Nevertheless, at the core of most discussions is the relationship between investment in and use of information technology, and faster productivity growth. There is a very important relationship between technology, productivity, and services: first, research shows that the use of information technology raises productivity and growth; second, information technology has raised the international tradability of services.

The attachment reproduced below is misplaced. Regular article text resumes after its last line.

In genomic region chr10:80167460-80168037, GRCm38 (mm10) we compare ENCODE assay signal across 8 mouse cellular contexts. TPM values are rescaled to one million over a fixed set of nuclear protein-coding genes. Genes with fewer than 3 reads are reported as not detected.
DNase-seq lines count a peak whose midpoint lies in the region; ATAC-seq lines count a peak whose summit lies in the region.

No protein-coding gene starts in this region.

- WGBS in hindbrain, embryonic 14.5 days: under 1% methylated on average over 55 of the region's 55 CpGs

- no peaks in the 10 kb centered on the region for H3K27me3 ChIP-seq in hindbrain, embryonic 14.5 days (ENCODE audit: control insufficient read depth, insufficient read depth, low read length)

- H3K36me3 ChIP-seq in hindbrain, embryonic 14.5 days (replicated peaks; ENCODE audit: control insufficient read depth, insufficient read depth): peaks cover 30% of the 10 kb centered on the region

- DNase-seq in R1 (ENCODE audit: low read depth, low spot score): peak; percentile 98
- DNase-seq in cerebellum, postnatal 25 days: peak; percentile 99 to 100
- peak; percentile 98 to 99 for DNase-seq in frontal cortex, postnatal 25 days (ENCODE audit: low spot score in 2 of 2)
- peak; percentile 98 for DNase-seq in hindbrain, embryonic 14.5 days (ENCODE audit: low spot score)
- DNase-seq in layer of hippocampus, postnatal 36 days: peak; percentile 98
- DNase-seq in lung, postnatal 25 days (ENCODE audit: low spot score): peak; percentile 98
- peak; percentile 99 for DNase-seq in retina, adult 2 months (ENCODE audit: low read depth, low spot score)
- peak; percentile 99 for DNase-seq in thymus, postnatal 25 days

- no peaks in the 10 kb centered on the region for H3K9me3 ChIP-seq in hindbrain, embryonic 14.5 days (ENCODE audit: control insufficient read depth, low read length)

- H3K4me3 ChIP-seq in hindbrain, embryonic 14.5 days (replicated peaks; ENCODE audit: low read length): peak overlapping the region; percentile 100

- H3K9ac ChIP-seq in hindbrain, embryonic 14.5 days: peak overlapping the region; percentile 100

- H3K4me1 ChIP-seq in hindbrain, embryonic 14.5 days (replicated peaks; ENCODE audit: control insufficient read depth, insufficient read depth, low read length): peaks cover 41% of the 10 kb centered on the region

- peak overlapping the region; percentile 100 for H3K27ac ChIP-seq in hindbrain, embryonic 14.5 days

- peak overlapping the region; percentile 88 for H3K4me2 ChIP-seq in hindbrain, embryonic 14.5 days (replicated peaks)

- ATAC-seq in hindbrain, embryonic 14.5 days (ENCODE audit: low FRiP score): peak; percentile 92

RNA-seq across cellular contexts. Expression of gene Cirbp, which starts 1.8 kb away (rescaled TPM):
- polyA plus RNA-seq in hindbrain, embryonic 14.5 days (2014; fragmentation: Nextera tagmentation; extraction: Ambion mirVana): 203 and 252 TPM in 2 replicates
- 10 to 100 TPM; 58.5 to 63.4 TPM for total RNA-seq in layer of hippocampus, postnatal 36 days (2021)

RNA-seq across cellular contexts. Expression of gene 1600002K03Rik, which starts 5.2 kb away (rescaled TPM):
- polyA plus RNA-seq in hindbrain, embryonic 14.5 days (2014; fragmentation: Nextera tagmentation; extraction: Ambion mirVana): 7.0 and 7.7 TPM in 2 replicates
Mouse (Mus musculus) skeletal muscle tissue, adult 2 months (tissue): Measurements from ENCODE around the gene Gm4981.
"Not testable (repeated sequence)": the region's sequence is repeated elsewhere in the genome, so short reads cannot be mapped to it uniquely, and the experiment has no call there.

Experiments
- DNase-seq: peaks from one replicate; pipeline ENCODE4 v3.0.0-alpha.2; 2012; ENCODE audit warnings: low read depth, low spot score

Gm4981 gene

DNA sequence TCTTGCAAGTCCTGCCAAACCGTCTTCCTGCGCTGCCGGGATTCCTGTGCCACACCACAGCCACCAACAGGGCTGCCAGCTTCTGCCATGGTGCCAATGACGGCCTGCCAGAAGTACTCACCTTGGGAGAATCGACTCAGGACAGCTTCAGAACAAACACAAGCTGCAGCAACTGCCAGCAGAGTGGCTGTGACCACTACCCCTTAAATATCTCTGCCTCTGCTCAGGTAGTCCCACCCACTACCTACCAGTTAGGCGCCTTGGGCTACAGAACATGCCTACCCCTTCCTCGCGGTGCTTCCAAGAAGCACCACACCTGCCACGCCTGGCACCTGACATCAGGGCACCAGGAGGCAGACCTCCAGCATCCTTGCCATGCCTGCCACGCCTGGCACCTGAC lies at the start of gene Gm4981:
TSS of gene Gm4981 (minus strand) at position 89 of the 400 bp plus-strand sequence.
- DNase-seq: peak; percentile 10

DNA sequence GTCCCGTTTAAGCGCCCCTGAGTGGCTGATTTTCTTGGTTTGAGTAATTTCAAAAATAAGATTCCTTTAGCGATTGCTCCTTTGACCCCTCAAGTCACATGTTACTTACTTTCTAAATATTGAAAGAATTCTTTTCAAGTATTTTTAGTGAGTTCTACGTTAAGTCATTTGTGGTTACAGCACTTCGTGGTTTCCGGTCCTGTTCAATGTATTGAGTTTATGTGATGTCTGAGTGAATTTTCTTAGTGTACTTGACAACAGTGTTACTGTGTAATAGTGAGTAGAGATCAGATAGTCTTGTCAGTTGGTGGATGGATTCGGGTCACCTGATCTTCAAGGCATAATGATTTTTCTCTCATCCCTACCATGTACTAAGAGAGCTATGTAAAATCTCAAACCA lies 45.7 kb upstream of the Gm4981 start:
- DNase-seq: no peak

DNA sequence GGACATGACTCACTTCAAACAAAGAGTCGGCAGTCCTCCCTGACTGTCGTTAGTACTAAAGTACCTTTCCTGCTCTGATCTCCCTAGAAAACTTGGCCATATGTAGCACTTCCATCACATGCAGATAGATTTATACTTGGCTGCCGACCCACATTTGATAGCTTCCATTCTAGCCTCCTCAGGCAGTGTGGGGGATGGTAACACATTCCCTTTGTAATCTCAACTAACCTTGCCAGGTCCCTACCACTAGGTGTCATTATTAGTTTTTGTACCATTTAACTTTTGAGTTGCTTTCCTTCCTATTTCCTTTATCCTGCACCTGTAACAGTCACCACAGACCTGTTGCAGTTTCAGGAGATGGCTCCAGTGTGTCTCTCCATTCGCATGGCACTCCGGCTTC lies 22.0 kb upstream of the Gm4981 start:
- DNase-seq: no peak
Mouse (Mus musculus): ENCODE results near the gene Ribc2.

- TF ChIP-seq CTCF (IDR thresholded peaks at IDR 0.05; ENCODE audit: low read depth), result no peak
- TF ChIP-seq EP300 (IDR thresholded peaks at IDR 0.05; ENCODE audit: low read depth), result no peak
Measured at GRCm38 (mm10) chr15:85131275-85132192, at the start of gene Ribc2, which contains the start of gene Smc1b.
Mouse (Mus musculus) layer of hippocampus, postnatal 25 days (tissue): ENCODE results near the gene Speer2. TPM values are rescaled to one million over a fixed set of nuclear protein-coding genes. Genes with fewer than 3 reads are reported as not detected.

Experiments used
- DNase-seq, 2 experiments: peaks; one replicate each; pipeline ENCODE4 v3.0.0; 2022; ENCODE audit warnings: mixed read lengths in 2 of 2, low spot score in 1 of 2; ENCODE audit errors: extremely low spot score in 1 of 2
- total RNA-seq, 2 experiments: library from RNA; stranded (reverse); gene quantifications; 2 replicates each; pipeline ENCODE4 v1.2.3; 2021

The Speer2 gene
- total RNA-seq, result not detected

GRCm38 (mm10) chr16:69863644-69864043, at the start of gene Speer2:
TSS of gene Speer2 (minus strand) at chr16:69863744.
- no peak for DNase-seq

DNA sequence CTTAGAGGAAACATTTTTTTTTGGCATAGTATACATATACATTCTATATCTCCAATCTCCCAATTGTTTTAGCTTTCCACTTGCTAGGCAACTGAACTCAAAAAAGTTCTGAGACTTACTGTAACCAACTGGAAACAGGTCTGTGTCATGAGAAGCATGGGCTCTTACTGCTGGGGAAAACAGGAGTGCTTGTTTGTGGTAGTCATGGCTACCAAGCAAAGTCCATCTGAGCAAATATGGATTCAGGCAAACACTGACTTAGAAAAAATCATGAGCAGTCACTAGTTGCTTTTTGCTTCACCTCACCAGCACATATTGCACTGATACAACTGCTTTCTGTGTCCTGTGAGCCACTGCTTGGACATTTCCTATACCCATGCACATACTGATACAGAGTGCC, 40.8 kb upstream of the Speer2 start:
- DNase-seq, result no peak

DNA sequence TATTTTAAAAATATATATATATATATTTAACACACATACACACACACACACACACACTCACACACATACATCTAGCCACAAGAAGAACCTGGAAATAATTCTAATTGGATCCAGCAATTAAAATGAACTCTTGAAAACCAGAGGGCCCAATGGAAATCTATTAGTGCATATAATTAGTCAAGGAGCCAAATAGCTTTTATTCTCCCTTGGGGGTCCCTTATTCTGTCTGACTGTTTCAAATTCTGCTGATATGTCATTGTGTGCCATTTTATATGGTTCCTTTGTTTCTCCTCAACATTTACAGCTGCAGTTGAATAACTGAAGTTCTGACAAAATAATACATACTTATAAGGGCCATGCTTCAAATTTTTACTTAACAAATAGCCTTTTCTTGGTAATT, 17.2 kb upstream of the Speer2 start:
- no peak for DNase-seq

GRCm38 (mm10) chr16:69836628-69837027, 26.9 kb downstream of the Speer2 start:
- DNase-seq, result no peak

Q2:-Identify three service sectors of Indian Economy which are likely to be dominant in the next five years? How do you visualize their impact on Indian Economy? Support your answers with facts and figures.
Ans:- There are many sectors that come under the service sector but major and important sector are as under. These sectors are popular and effective as ideal source of service sectors of Indian economy. These are following:-
1. Hospitality Sector
2. Transport, storage and communication Sector
3. Banking & Insurance Sector